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"The Maximum Architecture Can Do" : architecture versus urbanism from Le Corbusier to Rem Koolhaas

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2004
Tağmat, Tuğçe Selin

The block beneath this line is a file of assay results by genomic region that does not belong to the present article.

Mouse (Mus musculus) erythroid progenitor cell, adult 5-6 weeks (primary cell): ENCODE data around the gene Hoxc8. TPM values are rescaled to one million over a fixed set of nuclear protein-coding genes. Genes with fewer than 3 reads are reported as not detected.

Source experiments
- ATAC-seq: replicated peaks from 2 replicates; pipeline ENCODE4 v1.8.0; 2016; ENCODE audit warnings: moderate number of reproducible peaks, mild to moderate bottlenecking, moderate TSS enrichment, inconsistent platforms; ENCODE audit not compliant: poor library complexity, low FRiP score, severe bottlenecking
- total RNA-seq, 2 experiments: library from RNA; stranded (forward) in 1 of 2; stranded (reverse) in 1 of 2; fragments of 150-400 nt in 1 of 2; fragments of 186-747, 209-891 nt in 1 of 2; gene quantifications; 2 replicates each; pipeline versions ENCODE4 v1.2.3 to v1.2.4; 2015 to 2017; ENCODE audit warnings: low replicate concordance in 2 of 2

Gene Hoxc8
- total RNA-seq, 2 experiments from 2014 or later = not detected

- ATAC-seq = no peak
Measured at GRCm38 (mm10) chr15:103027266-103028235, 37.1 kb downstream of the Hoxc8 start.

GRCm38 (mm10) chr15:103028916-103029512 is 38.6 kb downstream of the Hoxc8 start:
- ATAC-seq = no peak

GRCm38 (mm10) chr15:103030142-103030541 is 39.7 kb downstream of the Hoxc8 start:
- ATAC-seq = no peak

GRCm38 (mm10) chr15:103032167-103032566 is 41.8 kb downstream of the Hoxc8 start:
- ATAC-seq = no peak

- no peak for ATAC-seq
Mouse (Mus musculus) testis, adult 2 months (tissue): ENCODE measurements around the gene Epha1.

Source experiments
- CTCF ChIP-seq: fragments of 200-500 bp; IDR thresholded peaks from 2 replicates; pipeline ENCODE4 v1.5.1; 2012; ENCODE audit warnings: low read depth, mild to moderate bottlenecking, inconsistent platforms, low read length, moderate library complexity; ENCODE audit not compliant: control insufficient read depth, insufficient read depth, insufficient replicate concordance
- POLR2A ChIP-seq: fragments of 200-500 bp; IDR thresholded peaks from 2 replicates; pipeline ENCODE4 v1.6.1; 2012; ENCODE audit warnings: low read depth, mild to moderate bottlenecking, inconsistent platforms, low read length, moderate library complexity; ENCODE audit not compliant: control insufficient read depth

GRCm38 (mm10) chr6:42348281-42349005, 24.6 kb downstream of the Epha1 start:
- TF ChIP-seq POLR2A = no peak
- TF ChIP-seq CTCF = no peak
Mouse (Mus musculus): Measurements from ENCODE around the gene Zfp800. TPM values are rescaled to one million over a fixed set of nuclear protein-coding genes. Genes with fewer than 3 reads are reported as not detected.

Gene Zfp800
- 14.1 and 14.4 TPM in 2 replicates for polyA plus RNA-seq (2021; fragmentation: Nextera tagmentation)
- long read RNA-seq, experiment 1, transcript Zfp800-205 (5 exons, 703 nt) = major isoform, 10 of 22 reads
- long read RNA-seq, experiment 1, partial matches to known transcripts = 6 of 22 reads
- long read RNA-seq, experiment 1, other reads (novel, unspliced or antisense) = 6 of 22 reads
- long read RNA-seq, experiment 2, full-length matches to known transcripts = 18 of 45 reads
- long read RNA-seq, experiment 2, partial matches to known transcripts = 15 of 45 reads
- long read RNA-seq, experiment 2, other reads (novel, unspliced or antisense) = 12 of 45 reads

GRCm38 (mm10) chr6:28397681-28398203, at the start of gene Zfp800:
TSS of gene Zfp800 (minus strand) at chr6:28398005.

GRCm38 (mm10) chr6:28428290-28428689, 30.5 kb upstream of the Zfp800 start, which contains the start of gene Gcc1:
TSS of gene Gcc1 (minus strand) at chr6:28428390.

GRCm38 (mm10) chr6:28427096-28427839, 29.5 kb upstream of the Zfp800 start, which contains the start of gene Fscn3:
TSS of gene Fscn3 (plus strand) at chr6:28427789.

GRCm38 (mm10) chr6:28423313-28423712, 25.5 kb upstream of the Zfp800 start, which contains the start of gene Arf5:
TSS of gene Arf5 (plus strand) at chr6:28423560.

As from the beginning of the 20th century, there has been a shift in the scale of architectural production as an outcome of advanced construction technologies, new range of building materials, automation of building services and progressive infrastructural networks. The increased physical capacity -the deeper and taller buildings- not only increased the scale of the architectural practice in relation with urban planning, but also presented architecture the possibility to offer a wider social programmation for the reorganization of the urban territory. The increase in the scale of architectural production, this study would argue, has given rise to a critical tension between the fields of architecture and urbanism. The aim of this study is to understand alternative positions towards the relationship between architecture and urbanism in the production of the city through a cross-reading of the architectural-urban theories of Le Corbusier and Rem Koolhaas. At a very preliminary investigation, the urban thinking of Le Corbusier represents the modernist ideal in architecture that is after the rational and linear architectural production of the city with all its social, cultural and economic components. The theory generated by Rem Koolhaas, on the other hand, represents the end of the modernist ideal on the city, since it refuses the possibility of imposing a rigid, definitive and stable program on the city through the mediation of architecture. What separates these two positions is the turning point in the social and cultural structure that was experienced in 1960̕s, but what makes possible a continuous reading is the both architect̕s attempt to radicalize the scale of the architectural production, with diverse approaches towards its programmation. The study is an attempt to make this comparative analysis in order to understand what has changed from one to another in terms